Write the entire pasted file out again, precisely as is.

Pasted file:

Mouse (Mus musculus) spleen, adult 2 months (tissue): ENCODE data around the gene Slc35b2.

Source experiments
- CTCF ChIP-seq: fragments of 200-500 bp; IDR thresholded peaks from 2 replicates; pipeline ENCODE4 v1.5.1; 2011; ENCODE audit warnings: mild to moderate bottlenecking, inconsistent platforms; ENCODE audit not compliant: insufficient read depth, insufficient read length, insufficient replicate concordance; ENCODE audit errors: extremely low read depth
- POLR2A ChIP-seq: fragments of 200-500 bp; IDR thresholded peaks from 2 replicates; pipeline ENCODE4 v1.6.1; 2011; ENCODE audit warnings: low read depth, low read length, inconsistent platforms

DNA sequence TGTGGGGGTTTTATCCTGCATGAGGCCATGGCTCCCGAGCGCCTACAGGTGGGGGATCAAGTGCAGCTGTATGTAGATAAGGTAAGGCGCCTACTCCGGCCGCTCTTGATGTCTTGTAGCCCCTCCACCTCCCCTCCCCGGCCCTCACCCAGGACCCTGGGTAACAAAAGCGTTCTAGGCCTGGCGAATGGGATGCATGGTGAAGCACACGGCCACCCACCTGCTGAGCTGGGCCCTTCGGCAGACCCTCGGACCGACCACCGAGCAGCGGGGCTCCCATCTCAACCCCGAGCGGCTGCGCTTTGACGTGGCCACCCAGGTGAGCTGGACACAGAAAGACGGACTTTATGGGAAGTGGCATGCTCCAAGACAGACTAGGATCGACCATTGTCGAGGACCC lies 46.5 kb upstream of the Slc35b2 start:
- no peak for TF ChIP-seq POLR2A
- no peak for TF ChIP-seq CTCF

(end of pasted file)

Mouse (Mus musculus) spleen, adult 2 months (tissue): ENCODE data around the gene Slc35b2.

Source experiments
- CTCF ChIP-seq: fragments of 200-500 bp; IDR thresholded peaks from 2 replicates; pipeline ENCODE4 v1.5.1; 2011; ENCODE audit warnings: mild to moderate bottlenecking, inconsistent platforms; ENCODE audit not compliant: insufficient read depth, insufficient read length, insufficient replicate concordance; ENCODE audit errors: extremely low read depth
- POLR2A ChIP-seq: fragments of 200-500 bp; IDR thresholded peaks from 2 replicates; pipeline ENCODE4 v1.6.1; 2011; ENCODE audit warnings: low read depth, low read length, inconsistent platforms

DNA sequence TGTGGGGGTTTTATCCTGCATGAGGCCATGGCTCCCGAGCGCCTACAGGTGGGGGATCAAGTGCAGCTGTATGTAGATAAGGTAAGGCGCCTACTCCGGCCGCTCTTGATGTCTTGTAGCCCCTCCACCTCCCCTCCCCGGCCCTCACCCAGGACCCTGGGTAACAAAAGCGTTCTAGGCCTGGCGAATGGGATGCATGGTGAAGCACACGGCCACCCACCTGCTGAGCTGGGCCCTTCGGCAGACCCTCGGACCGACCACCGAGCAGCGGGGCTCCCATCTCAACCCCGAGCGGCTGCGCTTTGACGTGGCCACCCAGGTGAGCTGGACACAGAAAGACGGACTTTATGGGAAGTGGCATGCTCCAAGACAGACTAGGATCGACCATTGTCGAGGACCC lies 46.5 kb upstream of the Slc35b2 start:
- no peak for TF ChIP-seq POLR2A
- no peak for TF ChIP-seq CTCF